« Reply #6 on: November 04, 2014, 03:42:04 AM »
Oh, sunkitten.

This is so much you are dealing with.   An incredible amount.

I think your counselor is saying your emotional health is what is most important.   One can be in the right, and still be on the losing end.

I've had some times I have had to cut some serious losses and move on.   Likely, we all have.   Yours is an extreme example.   Dying people can will entire fortunes to a dog, and ignore caretakers and family, like that hotel woman some years ago...it's their right, fair or not.   It is just is the way it goes.

The timber company.  Personally, I have seen what the land looks like after a timber company stripped what they wanted, abandoned equipment on the land left for the land owner to deal with.   The land I saw looked like a bomb hit it, I never expected to be so shocked.    Potentially, water runoff issues afterwards.

I hope things clear up soon for you, sunkitten.    :hug:

Thanks, Rain.

I know dying people can do what they want with their money, but (besides the NPD/ASPD) my father was also on some pretty strong medications for pain while he was in the nursing home, medications which he was not used to receiving long-term. And he maintained right up until his death, even after he changed his financial POA, that I was "all he had" and that he would be leaving everything to me. There is legal precedent here, in my country, where unfair distribution of assets between *siblings* has been overturned by the court and this woman is not even a member of my family except by marriage of her mother.

My father knew I dealt/deal with chronic pain and spinal deformity and that this would inevitably lead to a point where I could no longer work full-time. There are tons of medical records which support this, and combined with my lack of assets compared to those of my uncle's younger stepdaughter, plus the fact that she had virtually nothing to do with him until the last seventeen months of his life, and other evidence on top of all of that, most courts I think would take it all into consideration.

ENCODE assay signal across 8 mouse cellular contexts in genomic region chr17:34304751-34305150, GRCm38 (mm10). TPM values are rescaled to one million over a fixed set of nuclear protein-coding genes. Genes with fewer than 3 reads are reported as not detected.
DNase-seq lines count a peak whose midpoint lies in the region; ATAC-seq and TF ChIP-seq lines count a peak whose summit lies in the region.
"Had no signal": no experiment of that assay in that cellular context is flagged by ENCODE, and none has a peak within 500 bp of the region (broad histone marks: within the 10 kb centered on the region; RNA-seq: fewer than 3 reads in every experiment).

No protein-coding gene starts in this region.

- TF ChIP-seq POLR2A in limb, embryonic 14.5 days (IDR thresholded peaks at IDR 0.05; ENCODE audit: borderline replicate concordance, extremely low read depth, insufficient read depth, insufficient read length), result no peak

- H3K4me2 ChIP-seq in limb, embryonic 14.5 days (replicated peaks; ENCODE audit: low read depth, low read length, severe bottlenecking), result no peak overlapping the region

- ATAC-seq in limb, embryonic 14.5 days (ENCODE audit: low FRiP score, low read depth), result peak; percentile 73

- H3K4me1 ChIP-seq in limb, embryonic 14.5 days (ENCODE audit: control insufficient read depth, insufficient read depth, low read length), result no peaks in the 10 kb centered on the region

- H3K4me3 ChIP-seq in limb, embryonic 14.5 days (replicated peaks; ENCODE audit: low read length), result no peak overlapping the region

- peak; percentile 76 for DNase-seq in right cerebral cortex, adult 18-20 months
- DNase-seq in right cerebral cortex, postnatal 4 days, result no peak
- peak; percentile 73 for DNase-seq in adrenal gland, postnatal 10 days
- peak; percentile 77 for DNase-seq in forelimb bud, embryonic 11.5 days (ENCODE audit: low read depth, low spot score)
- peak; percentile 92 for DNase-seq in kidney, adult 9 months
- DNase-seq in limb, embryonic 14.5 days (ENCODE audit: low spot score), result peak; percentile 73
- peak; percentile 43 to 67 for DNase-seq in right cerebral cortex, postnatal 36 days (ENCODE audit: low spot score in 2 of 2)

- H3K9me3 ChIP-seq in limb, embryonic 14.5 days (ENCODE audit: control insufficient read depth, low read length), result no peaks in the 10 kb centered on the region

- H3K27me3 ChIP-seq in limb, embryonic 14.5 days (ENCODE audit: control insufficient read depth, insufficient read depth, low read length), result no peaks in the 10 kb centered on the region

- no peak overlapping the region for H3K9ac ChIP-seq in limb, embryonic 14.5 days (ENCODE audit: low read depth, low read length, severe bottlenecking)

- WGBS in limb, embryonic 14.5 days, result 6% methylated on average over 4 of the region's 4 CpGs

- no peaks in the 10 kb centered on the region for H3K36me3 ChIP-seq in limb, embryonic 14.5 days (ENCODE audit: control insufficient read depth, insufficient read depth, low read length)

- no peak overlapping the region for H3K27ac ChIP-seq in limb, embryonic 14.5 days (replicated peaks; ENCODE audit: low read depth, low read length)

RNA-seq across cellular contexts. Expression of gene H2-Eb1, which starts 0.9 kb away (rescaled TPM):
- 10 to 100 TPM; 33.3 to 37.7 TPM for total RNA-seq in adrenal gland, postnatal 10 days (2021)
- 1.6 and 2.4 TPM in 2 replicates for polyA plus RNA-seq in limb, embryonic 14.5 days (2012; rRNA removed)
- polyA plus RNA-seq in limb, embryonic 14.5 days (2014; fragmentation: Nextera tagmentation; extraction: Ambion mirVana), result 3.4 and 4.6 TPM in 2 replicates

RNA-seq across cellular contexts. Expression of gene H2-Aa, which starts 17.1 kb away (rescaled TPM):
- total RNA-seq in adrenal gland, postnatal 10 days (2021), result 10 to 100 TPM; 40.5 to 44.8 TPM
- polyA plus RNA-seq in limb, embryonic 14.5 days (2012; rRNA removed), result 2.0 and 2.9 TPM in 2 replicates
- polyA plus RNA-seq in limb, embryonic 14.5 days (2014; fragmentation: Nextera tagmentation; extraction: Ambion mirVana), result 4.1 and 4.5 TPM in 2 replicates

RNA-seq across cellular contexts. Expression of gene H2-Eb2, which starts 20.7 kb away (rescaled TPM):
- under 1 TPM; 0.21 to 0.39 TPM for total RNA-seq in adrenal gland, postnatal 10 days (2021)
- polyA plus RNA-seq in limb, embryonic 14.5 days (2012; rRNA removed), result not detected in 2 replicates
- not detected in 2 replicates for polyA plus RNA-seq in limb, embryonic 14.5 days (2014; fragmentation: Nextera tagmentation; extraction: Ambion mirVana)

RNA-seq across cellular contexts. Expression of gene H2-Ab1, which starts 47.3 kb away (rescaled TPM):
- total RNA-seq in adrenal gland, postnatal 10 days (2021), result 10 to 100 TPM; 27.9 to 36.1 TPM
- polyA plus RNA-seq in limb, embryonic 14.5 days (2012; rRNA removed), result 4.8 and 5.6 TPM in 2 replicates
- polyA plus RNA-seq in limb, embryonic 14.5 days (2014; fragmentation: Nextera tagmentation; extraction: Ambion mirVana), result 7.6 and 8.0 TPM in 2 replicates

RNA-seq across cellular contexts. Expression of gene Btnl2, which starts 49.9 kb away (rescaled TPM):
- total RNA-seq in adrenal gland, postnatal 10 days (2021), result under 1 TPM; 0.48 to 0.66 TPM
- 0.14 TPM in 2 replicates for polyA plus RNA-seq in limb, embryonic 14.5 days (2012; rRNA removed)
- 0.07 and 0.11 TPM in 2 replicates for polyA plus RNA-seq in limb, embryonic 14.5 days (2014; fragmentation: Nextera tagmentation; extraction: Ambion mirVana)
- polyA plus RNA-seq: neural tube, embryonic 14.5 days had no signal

I've been seeing this counselor since 2007, on and off, and was seeing her at the time my father made these changes (at least the ones I knew about at the time). She seems to think that if I just go to social services they'll get me all set up with an affordable place to live right away, but they won't -- due to that long waiting list. I'm sure she is concerned with my emotional health, but having to leave behind all of my possessions and my beloved cats and live on the street until a unit opens up in five years isn't exactly great for my emotional health either. :( I lose the annuity with no fixed address.

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Kizzie

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Re: Unwelcome emails from distant "relatives" in my father's NFOO
« Reply #7 on: November 04, 2014, 06:25:56 PM »
"There is legal precedent here, in my country, where unfair distribution of assets between *siblings* has been overturned by the court and this woman is not even a member of my family except by marriage of her mother."

Sunkitten - you mean that a previously set precedent has been overturned rather than upheld correct? Hard to believe if that's the case!

This is a long shot idea here but you just never know.  What about seeing if there are any watchdog style journalists in you area that might be interested in investigating your case?  I just saw one on TV last night that brought a lot of attention to bear on a guy's experience of having his girlfriend steal his credit card and rack up tons of charges, and even though she "confessed" (and got 20 hrs of community service and had to write a letter of apology to him), the credit card company was still making him repay the charges.  Since the reporter got into it though they company is "reevaluating things" a little bad press can go a long way it seems.   

It may be that in your case being disabled and not having the resources to fight this case in which an an in-law (out law) is trying to take advantage of you may capture a journalist's attention.  Long shot I know, but if it worked it might be a way of getting some quick action without forking over a bundle of money.